Sometimes they also heard a snigger or a swishing of capes, however. This only infuriated them more, making them run harder, search faster. The castle was so full of noise, that it made the wolves in the forest howl in response. And, hearing this, the scullery maids began screaming themselves to hoarseness and sleep in their corners. The clattering and howling and screaming became louder and wilder, until suddenly, the chevalier, turning into a dark corner, bumped into a soft wall and the wall fell onto him.
‘Madeline,’ he thought and hoped also a little -she was definitely the most courageous one of the group-, but he knew it wasn’t her from the fact that the person who he had bumped into did not have the soft chest he had noticed on his late partner of the evening. Also, the person on top of him was bigger and much hairier in the arm.
As the other person struggled up, he quickly grabbed an arm and yelled: ‘I have caught thee fiend. Reveal thyself.’
‘Jacques?’ the man said, ’what on earth are you doing here in this old dump?’
‘Old dump?’ asked Agatha, who was the first to join them, ’What do you mean, old dump?’
The man’s eyes grew big as her light revealed him.
‘Really Vincent?’ she asked.
Soon most of the others had joined them as well.
The chevalier could now clearly see that the man was indeed his father. He seemed unfamiliar, however, in the long black cape he was wearing.
‘Father what are you doing here?’ the chevalier asked.
‘I could ask you the same.’
‘Oh, you have caught the demon,’ Madeline said, just arriving.
Her mother shushed her.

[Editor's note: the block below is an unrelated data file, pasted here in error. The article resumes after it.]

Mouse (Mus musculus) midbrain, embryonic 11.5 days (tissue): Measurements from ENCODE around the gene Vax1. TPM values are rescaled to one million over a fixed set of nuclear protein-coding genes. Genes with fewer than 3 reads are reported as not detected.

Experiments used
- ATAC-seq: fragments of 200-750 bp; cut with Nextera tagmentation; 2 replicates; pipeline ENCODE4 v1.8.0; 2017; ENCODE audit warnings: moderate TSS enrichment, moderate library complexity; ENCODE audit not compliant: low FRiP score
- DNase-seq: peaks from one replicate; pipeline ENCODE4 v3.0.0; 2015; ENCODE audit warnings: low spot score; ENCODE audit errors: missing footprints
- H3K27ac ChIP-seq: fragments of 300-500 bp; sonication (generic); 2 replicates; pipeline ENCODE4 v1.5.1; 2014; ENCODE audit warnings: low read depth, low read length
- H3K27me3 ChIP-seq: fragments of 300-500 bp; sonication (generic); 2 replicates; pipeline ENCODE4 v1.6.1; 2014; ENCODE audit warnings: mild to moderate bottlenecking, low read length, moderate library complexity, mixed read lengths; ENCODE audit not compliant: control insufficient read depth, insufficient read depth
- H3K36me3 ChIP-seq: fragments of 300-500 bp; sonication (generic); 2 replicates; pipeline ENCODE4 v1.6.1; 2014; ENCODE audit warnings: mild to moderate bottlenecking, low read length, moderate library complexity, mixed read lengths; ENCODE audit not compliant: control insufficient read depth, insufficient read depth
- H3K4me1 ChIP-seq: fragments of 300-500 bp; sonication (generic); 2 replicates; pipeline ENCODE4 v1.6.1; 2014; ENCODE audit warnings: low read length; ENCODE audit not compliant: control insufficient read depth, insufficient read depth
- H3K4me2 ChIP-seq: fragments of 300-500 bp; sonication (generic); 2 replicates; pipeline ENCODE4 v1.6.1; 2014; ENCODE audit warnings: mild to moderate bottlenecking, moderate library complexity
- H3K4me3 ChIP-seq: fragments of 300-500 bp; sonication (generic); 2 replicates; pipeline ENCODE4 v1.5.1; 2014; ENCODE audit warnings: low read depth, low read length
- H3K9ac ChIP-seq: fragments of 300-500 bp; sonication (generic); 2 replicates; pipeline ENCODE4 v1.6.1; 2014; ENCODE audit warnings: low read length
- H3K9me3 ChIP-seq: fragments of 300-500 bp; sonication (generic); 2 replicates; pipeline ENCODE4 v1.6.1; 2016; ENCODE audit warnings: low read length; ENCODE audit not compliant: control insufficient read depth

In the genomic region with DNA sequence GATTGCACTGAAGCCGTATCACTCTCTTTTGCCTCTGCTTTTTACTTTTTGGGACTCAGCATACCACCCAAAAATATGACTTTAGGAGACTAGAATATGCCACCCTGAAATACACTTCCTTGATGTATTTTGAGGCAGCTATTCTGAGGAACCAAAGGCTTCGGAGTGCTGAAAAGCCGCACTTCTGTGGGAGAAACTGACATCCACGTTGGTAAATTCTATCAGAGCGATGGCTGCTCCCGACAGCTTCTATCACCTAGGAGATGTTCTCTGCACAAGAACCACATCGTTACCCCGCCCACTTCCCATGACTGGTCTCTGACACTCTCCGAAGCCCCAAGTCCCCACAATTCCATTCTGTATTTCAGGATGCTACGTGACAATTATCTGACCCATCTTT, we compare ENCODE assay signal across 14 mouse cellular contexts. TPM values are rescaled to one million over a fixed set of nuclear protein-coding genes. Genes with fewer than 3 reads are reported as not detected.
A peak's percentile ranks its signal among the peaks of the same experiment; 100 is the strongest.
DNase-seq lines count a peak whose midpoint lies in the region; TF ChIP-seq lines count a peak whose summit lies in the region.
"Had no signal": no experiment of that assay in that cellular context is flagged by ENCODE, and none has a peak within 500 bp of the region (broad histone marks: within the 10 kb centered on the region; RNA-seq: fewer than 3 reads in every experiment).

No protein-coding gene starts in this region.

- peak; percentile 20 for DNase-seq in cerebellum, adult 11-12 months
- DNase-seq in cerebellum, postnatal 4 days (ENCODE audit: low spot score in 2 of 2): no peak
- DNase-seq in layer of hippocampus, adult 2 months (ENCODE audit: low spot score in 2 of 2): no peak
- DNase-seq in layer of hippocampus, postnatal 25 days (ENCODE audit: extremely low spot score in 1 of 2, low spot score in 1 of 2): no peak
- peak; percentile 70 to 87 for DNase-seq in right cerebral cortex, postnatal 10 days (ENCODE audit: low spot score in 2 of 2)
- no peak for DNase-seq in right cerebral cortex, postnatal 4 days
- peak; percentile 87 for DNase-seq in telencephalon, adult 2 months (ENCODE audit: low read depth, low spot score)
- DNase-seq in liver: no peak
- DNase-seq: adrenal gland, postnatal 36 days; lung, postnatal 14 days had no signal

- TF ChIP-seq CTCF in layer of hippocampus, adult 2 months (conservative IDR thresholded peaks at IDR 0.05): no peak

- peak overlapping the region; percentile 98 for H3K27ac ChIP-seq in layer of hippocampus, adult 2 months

‘I am here to look for you,’ the man said.
‘Oh,’ the chevalier answered, relaxing, ‘I was here. They took me while I was watching their moat.’
‘It is long past your bedtime, boy.’
All onlookers relaxed and smiled, coming to terms with their own new interpretations of the situation, except monsieur. His eyes narrowed.
‘Actually, if that is the case,’ he began, ‘why were your feet…’
His wife slapped him in the belly to shut him up.
‘Welcome,’ she said, ’I trust you are happy to find your son safe and well. I see you are a very loving father, looking for him in corridors and tower chambers of old monuments. He was here, among us and our loving virgin daughter, only recently arrived on the marriage market. We found him by our moat and felt that it was best for all our happiness to keep him with us till your arrival.’
She smiled and looked knowingly at the chevalier and her daughter. Agatha blushed. The man whitened. Monsieur burst out in a loud bellied laugh. He patted the man on the back.
‘Hear, hear,’ he said, ‘come with us old chap. Let’s have a drink in the salon so you can regain some color.
And so, they all went back to the fire. The older ones huddled together and discussed things till the morning, while the younger ones sat by saying little, Madeline beginning to reconsider some of the wisdom of the sisters, specifically when it pertained to demonology, and the chevalier thinking whether mother would be on board with Madeline.
Soon the sun rose and the poor scullery maids could catch a break from whimpering to work on breakfast. Light flooded the castle, signifying to the group that it might be time for a quick nap.
As she saw Madeline dosing away against the shoulder of the mortified chevalier, now her fiancée, madame sighed. 'Thank god for this stranger in our castle,' she thought.
© 2020 Douglas Redant